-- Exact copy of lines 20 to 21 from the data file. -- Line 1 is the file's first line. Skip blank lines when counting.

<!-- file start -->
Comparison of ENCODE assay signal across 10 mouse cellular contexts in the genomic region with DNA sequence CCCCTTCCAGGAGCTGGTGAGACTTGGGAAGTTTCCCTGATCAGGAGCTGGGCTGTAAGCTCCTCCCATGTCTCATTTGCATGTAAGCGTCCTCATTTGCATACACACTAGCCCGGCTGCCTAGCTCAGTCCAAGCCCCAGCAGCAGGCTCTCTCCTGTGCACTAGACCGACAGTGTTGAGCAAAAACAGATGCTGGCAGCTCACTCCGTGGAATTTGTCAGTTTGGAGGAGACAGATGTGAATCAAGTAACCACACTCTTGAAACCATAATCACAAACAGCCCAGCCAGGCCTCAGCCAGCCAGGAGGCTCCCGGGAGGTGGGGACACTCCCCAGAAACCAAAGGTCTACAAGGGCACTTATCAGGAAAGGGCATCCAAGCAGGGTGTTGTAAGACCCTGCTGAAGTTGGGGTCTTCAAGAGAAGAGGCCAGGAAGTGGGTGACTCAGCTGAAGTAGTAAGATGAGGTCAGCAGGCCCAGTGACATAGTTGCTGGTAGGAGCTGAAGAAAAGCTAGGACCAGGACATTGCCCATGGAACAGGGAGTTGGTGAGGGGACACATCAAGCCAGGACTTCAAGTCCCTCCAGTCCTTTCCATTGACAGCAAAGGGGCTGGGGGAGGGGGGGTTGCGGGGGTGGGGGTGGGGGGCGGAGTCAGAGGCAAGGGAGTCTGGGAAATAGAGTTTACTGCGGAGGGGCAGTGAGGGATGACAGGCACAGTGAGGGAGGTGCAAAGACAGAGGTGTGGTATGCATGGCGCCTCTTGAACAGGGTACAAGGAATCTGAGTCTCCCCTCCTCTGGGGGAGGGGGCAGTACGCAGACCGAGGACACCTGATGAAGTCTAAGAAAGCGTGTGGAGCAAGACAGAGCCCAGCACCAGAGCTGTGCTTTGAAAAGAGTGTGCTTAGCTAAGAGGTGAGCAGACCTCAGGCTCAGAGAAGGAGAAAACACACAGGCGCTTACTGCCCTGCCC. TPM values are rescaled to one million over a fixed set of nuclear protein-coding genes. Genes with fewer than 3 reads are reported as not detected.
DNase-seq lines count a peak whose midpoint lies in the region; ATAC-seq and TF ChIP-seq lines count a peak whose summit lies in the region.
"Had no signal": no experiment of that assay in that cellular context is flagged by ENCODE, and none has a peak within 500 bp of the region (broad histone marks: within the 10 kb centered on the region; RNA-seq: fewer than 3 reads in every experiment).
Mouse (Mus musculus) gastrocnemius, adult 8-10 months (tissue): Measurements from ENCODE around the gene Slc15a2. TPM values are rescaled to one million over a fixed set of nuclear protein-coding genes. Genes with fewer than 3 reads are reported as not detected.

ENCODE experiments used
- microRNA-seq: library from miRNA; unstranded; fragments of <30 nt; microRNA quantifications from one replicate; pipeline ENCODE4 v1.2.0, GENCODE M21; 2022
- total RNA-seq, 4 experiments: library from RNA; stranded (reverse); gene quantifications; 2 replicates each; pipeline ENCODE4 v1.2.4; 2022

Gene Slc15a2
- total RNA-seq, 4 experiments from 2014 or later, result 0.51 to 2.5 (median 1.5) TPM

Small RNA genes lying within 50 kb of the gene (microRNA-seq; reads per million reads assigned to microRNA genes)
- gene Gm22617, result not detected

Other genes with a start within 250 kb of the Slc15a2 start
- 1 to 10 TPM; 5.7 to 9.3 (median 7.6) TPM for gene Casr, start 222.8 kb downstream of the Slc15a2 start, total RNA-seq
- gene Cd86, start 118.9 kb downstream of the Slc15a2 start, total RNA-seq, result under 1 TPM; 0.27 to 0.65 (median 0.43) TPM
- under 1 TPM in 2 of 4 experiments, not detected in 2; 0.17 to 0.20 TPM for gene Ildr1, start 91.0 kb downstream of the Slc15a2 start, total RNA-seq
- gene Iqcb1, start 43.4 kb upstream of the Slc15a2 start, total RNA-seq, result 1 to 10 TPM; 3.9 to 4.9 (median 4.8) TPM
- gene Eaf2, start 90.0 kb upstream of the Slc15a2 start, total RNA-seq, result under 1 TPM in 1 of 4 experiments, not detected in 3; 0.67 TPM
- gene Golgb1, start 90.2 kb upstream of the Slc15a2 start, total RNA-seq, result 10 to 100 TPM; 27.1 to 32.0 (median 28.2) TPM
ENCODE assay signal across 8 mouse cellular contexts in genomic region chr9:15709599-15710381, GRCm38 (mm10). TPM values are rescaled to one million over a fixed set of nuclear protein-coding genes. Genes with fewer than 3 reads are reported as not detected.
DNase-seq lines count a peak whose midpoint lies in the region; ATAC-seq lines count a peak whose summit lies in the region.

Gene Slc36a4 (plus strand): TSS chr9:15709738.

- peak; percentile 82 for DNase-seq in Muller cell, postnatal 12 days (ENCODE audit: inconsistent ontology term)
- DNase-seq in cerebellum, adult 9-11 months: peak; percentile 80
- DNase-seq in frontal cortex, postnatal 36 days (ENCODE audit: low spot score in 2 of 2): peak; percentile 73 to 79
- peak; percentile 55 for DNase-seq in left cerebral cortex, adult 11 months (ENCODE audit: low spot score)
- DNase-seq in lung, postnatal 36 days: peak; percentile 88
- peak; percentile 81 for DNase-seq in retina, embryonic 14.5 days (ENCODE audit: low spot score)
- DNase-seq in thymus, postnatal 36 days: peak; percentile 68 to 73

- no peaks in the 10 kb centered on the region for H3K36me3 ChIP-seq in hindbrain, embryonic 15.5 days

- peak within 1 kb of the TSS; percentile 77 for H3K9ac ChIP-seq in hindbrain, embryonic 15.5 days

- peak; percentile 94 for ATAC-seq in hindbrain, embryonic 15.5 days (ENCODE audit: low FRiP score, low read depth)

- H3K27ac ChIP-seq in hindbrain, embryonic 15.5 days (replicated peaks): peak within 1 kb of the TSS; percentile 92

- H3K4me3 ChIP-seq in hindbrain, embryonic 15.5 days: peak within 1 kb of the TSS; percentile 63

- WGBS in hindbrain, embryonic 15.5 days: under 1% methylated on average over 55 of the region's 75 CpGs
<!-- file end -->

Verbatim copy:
DNase-seq lines count a peak whose midpoint lies in the region; ATAC-seq lines count a peak whose summit lies in the region.

Gene Slc36a4 (plus strand): TSS chr9:15709738.